Check Engine Light Came On After Exhaust Install Cbr
The short answer is: Yes, the BoosterPlug and the O2 (Lambda) sensor will prevent the motorcycle engine from running too lean - with or without the catalytic converter in the exhaust system.As mentioned above, the O2 sensor will adjust the air/fuel ratio in closed loop mode (High RPM), so the decat will not damage your engine.But at idle, low RPM and during acceleration and engine braking, the engine will be running lean because of the increased air flow when you remove the cat. This will have a negative effect on the motorcycles rideability and is why the bike develops a terrible on/off like throttle action after a decat. You will probably also notice how the engine easily stalls at idle and take off.Open loop is mostly a low RPM thing, and at low RPM, the difference in air flow through the engine is not huge whether you have the cat installed or not - So the BoosterPlug's operational span is big enough to keep your motorcycle engine covered both with and without the catalytic converter.- The technical details on the cat removal is the same as for the previous page on aftermarket exhaust and air filters
check engine light came on after exhaust install cbr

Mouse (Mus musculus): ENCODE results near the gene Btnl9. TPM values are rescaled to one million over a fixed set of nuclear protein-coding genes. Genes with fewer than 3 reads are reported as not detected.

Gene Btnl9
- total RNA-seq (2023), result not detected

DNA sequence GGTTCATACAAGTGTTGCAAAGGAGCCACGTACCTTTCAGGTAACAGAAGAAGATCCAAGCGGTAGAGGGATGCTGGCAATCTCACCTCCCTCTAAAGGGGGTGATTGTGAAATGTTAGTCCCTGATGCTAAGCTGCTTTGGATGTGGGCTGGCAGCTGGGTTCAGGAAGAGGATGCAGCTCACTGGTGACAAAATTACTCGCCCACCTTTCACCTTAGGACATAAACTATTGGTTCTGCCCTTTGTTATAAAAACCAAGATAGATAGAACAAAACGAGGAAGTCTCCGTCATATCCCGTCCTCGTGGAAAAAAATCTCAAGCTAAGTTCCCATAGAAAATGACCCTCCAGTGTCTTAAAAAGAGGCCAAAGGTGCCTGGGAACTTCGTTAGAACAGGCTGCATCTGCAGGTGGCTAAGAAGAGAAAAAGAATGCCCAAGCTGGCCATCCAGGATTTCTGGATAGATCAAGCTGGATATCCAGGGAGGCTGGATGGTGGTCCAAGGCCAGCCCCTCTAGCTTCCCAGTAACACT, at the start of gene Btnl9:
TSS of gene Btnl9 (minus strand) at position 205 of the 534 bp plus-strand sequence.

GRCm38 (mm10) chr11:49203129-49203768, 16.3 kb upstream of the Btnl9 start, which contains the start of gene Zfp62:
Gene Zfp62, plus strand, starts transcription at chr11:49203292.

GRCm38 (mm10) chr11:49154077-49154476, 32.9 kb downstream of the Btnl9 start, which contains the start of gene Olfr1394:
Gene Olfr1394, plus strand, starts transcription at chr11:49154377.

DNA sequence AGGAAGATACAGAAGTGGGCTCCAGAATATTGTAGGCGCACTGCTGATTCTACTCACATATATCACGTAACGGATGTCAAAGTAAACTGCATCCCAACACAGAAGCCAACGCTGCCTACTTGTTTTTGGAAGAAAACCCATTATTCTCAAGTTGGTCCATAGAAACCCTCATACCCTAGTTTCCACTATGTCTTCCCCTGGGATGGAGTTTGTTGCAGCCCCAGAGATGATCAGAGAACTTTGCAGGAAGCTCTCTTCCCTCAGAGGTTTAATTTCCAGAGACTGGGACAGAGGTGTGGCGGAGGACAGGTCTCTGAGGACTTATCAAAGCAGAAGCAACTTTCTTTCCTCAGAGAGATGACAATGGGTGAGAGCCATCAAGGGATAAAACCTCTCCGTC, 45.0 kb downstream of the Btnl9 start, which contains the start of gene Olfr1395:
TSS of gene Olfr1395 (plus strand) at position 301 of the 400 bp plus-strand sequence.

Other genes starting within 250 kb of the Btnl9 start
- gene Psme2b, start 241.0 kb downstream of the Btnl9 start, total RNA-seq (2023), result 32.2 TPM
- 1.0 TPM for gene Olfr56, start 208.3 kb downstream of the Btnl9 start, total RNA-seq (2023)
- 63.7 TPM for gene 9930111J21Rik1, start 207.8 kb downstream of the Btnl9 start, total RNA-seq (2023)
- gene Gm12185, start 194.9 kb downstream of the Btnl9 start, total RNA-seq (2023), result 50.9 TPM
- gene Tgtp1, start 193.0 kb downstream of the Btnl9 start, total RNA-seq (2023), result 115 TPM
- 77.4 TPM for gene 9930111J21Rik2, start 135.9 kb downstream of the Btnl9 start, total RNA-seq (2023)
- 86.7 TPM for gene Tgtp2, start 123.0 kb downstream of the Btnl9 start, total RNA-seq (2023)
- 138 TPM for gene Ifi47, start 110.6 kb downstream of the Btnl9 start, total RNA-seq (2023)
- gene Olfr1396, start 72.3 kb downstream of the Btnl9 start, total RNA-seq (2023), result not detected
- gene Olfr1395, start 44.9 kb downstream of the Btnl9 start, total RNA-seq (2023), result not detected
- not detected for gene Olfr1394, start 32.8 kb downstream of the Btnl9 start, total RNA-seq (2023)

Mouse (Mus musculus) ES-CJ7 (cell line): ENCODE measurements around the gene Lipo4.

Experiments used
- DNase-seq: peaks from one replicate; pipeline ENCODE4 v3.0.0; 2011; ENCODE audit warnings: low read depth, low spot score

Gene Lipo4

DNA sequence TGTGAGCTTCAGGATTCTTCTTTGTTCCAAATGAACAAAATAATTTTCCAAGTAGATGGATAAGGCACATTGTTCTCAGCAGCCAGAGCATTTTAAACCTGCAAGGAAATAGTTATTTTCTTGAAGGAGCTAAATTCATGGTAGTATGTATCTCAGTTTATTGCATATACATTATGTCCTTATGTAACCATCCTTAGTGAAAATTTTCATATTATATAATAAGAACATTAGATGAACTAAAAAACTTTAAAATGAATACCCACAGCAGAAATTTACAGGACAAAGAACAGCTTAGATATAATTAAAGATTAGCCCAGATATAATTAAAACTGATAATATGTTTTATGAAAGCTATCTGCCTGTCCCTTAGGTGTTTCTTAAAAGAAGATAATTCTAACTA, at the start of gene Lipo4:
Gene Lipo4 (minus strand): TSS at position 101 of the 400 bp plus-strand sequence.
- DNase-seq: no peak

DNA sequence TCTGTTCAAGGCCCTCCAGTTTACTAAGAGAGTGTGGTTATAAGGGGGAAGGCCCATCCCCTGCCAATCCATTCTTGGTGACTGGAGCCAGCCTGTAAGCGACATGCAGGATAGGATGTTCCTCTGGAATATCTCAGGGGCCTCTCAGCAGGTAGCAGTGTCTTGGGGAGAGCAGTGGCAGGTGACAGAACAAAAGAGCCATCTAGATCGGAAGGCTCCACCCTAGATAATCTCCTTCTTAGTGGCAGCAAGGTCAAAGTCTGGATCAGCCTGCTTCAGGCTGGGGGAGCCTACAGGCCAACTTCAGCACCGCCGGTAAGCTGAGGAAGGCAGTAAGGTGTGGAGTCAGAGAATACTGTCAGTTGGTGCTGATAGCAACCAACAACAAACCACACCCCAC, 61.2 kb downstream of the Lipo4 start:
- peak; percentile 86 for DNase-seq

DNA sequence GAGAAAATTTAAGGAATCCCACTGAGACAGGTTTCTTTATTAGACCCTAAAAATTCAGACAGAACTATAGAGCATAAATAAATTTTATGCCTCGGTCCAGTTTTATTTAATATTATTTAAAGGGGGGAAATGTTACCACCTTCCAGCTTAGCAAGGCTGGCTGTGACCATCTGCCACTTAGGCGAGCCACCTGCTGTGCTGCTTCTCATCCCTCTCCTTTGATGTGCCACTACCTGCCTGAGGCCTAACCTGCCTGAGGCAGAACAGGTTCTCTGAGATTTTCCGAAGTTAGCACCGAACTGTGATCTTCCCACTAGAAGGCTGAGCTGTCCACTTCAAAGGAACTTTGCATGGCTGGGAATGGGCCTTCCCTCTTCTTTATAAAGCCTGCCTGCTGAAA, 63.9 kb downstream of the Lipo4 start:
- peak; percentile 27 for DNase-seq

The exhaust gases leaving the engine have a lot higher pressure than the ambient air around us, so if there is even the slightest hole between the cylinder head and the exhaust header then the fumes will escape and create quite a noise.
Ryan,I have a bobbered out 2002 Honda rebel 250cc. I took a trip to the store the other day and noticed first that my bike would not idle down at stop signs or lignts it continued to rev/high. Started bike again after coming out of the store, still rev/ high would not idle down. Made it back home with same problem. Shut bike off let sit for a few minutes and tried re-starting. The only thing that came on was the headlight. No blinkers or taillights or brake lights worked. Engine did not turn over/ no sound or click of any kind. Assumed my battery had died because the guy I bought bike from said he had never changed it. Replaced it and still nothing is happening. I do not know very much about bikes/engines etc. What do you think is the problem ? Thanks for any advice you can give me. sincerely, Lee
Just had battery checked and it was fine just needed charged. Bot a charger and hooked it up. Green light came on saying was charged so I tried starting bank. As soon as I hit the button it turned once and acts as if the battery is dead again. Any suggestions. Thanks
Hello Ryan:I own a 2012 Triumph T100. This bike has only 29 miles on it. When I bought it I thought that I would have time to ride it, however, that was not the case. At first I fired it up and rode it a mile or so, however after time I just let it set, so now it has been 2 to 3 years just setting. I decided to sell this bike, but it will not start. The battery is brand new, I replaced it and kept a battery tender on it, and the engine turns over. I can hear the fuel pump come up and see the pressure indicator go out. Also the Oil pressure light goes out when I crank it, but no start. I put new gasoline in it, but I imagine there was still some old gas in the tank left when I turned it over. I think I am in for some work trying to get this bike back in running shape. What is your take on this?